3. Over the long term, persistent backache, stiff neck, joint pains that attack the knees, swelling and pain in other joints, and even degenerative muscle disease may be caused by Lyme disease.
Because tick bites are usually painless, the incubation period is so long, and the symptoms of Lyme
disease are so varied, the disorder may go unrecognized for weeks or even months. A physician may fail to diagnose the disease before it is in its advanced stages. Lyme disease produces symptoms that resemble those of multiple sclerosis, gout, lupus, and chronic fatigue syndrome, and misdiagnosis is not uncommon.
Once arthritis appears, the joint pain and stiffness can come and go, recurring even years later. An estimated 10 percent of those with Lyme disease arthritis are left with permanent stiffness in their joints.
Lyme disease is treatable and almost always curable if found in its early stages. If the disease is not treated in the early stages, however, enlargement of the spleen and lymph nodes, irregular heart rhythm,
arthritis, and damage to the cardiovascular and central nervous systems can occur. Some people find that their symptoms slowly subside over two to three years; others develop chronic problems. Often, symptoms
leave and recur without another tick bite.
A test has been developed to identify Lyme disease. A blood sample is used to measure the levels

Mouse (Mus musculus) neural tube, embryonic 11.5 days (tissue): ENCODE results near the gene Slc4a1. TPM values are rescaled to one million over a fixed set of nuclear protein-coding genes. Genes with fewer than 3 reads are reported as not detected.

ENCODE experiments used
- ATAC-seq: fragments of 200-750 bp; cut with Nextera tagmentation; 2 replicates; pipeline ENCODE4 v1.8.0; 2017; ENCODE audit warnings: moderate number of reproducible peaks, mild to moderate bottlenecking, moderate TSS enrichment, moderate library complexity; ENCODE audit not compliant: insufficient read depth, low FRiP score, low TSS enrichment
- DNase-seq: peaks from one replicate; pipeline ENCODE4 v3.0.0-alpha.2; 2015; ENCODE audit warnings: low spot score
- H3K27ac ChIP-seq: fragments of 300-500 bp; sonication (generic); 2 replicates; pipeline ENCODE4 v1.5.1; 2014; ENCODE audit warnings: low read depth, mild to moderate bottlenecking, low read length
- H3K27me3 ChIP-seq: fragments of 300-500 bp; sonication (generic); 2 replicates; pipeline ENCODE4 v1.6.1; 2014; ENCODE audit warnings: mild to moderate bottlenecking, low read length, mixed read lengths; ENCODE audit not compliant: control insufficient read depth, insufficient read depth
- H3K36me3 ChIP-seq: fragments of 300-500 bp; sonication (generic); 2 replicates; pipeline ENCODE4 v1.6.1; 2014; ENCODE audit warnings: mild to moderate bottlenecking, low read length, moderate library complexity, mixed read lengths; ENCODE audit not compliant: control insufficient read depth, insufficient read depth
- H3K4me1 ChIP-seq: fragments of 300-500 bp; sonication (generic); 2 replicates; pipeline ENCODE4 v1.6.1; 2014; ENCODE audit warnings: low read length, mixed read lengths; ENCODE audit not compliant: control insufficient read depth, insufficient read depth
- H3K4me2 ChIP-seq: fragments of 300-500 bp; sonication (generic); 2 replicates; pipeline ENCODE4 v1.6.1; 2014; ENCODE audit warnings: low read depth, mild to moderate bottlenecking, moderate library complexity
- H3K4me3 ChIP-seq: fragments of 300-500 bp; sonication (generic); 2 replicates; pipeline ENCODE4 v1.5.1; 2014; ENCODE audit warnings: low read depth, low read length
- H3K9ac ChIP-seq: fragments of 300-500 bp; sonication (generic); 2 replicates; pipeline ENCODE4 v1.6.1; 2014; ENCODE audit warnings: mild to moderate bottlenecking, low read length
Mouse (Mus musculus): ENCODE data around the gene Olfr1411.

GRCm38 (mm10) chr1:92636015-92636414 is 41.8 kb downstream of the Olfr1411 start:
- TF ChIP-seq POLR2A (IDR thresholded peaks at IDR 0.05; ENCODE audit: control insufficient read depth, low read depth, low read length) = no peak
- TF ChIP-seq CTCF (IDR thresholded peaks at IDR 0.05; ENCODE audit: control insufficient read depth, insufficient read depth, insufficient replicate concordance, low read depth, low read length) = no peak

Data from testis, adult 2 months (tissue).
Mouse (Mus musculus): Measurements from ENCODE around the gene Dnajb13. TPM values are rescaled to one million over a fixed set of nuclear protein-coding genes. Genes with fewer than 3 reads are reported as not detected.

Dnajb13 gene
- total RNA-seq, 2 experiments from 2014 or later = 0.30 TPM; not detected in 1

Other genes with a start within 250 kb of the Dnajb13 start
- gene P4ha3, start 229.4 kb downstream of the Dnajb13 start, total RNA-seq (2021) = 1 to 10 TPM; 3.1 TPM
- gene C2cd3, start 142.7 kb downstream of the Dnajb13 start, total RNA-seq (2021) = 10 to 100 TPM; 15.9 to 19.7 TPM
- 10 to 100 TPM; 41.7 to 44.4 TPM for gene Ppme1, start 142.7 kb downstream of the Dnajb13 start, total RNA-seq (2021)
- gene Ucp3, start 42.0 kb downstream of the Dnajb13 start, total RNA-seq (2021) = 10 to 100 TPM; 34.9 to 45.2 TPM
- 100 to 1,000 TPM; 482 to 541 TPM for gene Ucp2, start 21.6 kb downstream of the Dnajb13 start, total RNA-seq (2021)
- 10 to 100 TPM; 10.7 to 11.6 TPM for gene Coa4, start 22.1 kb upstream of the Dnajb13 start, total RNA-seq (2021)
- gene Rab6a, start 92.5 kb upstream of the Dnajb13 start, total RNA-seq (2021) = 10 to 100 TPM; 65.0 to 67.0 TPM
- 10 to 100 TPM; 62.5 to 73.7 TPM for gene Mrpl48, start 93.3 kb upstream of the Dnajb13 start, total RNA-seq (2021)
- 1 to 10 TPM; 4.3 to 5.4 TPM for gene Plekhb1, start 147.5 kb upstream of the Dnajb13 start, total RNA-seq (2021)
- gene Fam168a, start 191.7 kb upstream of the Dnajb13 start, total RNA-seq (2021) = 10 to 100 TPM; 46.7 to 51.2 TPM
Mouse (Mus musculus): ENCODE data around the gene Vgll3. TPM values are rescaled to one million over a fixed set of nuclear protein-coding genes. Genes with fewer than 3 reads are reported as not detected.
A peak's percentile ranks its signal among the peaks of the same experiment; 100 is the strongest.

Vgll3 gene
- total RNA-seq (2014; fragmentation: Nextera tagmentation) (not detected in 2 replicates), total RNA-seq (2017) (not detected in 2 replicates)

of certain antibodies that usually increase in number from three days to three weeks after infection.
Other Changes To Make
drink 6-8 glasses of steam distilled or
filtered water a day
eat 50% raw fruits and vegetables (organic is best)
nuts, seeds, and whole grains are good
juice is good (make your
own with a juice machine)
do not worry as much about calories as eating the right foods
carrot and celery sticks are good to use as a snack
a colon cleansing can be very helpful - (do several times each year)
do not drink coffee, alcohol, soda pop, other junk food drinks
do not eat processed foods white sugar, white flour, etc...
use stress relief like going for walks in the park
(or the 10/90 rule - see
brown rice is good to eat
avoid red meat and animal fats
reduce dairy products cheese, milk, and others
fast a few days a month
get at least 8 hours of sleep
exercise light to moderate amounts
avoid artificial sweeteners like Aspartame and NutraSweet
do not smoke and avoid second hand smoke
do not skip meals - just eat better and not as much at each meal
do not chew gum - it can cause you to feel hungry
do not watch too much TV try reading a book or something else